Sexual harassment in the #MeToo milieu

There are five simple steps employers can take to create a workplace that respects diversity

Sexual harassment in the #MeToo milieu

by Michal Roucek

In October 2017, the New York Times reported decades of sexual harassment allegations against Hollywood mogul Harvey Weinstein. Coupled with the #MeToo social media campaign, a global discussion on sexual harassment in the workplace was unleashed.

Australia is not immune from these types of inappropriate behaviours; in 2012, an Australian Human Rights Commission survey concluded that one in four women have suffered from sexual harassment in the workplace.

The Weinstein allegations and #MeToo campaign increase the imperative for employers to prevent inappropriate workplace behaviour in 2018. It only takes one claim to create a viral news story and it only takes one viral news story to irreparably damage a brand.

Employers can’t control every movement of their workforce and whilst there are always going to be some individuals exhibiting ‘outlier’ behaviours, employers can take real steps to ensure that they are operating workplaces that respect diversity in practice.

How does an employer achieve best practice when it comes to minimising inappropriate sexual behaviour?

There are five simple steps employers can take to create a workplace that respects diversity.

1. Every employer should have a discrimination and sexual harassment policy. At a minimum, a sexual harassment policy must:

• define what does and does not constitute sexual harassment;

• outline internal procedures for making and investigating a complaint, and implementing disciplinary action;

• summarise the options available for dealing with a complaint; and

• outline the consequences for a breach of the policy.

2. Train employees in relation to your organisation’s values and expected behaviours.

3. Implement a tailored, specialized training or discussion forum for managers. It is critical that your management team understand their role in preventing sexual harassment - both by leading from the front and by being the ‘first responders’ in relation to any possible improper behaviour. Managers need to know how to respond to the common introduction that precedes many misconduct allegations: “I don’t want you to tell anyone, but...”

4. Ensure all allegations of sexual harassment are investigated by an independent and impartial person. In some cases, an internal HR or management officer may be sufficiently detached from the individuals involved to conduct the investigation. In other cases (particularly where allegations are made against senior executives), it may be impossible to ensure a process that can be perceived as being impartial without briefing an external investigator.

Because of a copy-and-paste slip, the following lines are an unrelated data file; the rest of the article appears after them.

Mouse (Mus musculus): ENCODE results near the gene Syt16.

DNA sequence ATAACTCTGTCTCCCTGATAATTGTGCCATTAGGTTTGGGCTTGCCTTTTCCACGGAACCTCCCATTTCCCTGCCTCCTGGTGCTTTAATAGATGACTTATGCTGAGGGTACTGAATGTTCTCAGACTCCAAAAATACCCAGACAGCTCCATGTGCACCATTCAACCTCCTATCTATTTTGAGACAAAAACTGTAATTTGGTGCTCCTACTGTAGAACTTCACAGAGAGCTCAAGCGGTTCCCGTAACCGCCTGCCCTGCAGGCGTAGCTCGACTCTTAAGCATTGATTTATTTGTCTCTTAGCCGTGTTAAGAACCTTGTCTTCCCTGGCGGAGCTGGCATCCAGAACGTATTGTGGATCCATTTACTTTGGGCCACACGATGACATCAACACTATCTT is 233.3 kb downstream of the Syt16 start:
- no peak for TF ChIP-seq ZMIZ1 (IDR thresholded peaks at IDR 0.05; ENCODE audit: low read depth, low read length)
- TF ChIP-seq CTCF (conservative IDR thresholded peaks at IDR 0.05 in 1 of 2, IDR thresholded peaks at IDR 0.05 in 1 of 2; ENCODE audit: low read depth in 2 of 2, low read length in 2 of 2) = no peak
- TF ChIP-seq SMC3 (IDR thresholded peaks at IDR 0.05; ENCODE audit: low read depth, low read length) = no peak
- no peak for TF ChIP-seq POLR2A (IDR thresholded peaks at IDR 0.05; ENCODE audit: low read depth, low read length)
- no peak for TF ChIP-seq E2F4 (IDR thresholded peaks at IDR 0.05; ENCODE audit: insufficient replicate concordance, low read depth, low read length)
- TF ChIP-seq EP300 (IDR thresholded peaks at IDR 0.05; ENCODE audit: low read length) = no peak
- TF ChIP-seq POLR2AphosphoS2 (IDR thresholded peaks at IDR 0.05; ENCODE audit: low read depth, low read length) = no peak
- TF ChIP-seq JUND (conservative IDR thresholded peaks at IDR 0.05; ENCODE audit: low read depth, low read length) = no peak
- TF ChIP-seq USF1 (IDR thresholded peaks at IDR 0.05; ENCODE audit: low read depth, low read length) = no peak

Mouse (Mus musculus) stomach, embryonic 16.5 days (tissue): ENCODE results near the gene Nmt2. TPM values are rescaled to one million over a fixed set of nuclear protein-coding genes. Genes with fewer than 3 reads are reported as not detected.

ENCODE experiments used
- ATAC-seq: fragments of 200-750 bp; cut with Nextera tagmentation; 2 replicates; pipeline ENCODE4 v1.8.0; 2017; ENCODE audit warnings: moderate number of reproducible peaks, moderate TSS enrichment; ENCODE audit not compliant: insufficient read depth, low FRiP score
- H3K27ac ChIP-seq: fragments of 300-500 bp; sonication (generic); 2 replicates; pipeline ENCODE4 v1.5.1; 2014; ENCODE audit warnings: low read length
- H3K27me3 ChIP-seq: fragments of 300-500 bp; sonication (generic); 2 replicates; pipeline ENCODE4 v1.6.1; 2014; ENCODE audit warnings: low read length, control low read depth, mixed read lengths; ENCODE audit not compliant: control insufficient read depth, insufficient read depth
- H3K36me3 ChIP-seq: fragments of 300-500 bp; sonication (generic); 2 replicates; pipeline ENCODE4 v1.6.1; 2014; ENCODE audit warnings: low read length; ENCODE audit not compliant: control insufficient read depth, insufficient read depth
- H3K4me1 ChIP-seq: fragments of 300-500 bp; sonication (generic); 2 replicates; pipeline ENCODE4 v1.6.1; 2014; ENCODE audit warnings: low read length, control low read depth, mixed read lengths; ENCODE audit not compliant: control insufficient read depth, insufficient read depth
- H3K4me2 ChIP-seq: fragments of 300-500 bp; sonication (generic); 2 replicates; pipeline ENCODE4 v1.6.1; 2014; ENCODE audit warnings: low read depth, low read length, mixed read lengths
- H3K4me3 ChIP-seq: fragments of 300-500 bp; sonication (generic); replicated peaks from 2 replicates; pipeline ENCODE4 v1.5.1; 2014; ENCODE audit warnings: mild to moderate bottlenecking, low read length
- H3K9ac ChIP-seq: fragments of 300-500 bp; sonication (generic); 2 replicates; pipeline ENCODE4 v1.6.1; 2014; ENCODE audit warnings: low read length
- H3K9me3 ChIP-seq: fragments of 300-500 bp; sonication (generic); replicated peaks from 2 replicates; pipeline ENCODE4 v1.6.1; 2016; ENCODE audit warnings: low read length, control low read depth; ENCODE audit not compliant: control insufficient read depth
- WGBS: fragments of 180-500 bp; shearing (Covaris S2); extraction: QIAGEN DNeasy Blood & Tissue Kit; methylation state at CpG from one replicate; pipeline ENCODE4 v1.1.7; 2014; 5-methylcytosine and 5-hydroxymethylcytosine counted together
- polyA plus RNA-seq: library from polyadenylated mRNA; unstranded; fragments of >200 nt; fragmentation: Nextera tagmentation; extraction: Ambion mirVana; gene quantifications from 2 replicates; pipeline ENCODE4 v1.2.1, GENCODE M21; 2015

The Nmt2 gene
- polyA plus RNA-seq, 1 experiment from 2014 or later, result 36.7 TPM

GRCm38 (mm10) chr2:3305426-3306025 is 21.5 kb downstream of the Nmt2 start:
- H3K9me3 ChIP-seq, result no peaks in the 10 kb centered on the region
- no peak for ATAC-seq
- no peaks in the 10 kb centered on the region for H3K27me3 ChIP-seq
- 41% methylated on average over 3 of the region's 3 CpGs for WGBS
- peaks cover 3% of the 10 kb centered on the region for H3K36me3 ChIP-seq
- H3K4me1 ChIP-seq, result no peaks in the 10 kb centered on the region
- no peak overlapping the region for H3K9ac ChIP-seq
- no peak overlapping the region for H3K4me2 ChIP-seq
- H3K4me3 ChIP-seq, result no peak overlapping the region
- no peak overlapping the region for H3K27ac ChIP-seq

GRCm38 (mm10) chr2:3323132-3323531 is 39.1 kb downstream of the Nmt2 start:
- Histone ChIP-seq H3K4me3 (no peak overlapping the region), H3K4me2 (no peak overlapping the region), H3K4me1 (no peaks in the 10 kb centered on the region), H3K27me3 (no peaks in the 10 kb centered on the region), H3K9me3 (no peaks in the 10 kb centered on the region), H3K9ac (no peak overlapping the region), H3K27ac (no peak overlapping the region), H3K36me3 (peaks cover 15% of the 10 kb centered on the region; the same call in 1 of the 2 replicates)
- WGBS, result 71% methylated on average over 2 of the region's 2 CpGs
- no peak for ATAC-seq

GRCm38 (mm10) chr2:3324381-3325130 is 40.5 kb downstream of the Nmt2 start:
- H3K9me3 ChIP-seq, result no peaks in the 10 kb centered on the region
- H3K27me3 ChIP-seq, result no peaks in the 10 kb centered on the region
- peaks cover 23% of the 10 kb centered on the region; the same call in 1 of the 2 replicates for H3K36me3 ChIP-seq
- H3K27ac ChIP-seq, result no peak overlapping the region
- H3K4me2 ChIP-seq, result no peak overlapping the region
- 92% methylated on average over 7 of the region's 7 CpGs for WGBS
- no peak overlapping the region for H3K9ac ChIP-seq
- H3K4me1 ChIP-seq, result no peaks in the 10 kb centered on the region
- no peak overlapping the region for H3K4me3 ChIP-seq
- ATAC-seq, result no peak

5. Implement a claims reporting process. Boards and senior management should have oversight of the number of harassment or discrimination claims arising from particular work sections. Reviewing the number of claims being made on a periodic basis helps to identify trends which in turn might shed light on areas within the business that might not be culturally aligned.

At the end of the day, it’s about culture

Whilst all the above steps will help to minimise exposure to liability, at the end of the day, if an employee’s values and behaviours do not align with your organisation’s culture, then ultimately you need to decide whether there is a place for the employee within your organisation.

For as long as an organisation maintains the employment of individuals who might be ‘productive’ but who do not align with the organisation’s stated values (and yes - this does often happen), the organisation will continue to encounter hurdles to employee engagement and face claims relating to workplace stress, bullying, discrimination and sexual harassment.

Terminating the employment of employees on behavioural or cultural grounds can be more difficult than a run-of-the-mill performance based dismissal. However, provided employers obtain good legal advice, there are often ways to ensure that problematic employees either rectify their behavior or leave the organisation in a manner that does not give rise to significant exposure to liability.

Michal Roucek, Senior Associate at Australian Business Lawyers & Advisors (ABLA). Serving business and only business, this legal and advisory firm is trusted by the Australian Chamber of Commerce and Industry and is the leading voice for industry in the Fair Work Commission. Call Joe on 1300 565 846 or [email protected] if you have any questions about matters raised in this article.

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